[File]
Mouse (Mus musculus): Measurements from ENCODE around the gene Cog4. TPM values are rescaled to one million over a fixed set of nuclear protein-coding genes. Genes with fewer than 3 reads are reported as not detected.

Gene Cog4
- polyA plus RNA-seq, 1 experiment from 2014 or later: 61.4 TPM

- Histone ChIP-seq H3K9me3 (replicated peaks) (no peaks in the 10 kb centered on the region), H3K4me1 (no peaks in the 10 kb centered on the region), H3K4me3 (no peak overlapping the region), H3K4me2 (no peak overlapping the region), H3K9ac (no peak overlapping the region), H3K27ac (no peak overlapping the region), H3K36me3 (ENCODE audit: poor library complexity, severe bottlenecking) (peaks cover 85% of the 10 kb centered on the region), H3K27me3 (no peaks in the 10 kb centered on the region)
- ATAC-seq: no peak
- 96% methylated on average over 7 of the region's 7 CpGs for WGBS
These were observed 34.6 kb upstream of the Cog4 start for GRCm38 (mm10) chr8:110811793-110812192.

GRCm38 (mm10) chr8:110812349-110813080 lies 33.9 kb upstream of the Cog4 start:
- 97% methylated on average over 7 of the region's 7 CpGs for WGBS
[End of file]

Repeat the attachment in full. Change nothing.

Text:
Mouse (Mus musculus): Measurements from ENCODE around the gene Cog4. TPM values are rescaled to one million over a fixed set of nuclear protein-coding genes. Genes with fewer than 3 reads are reported as not detected.

Gene Cog4
- polyA plus RNA-seq, 1 experiment from 2014 or later: 61.4 TPM

- Histone ChIP-seq H3K9me3 (replicated peaks) (no peaks in the 10 kb centered on the region), H3K4me1 (no peaks in the 10 kb centered on the region), H3K4me3 (no peak overlapping the region), H3K4me2 (no peak overlapping the region), H3K9ac (no peak overlapping the region), H3K27ac (no peak overlapping the region), H3K36me3 (ENCODE audit: poor library complexity, severe bottlenecking) (peaks cover 85% of the 10 kb centered on the region), H3K27me3 (no peaks in the 10 kb centered on the region)
- ATAC-seq: no peak
- 96% methylated on average over 7 of the region's 7 CpGs for WGBS
These were observed 34.6 kb upstream of the Cog4 start for GRCm38 (mm10) chr8:110811793-110812192.

GRCm38 (mm10) chr8:110812349-110813080 lies 33.9 kb upstream of the Cog4 start:
- 97% methylated on average over 7 of the region's 7 CpGs for WGBS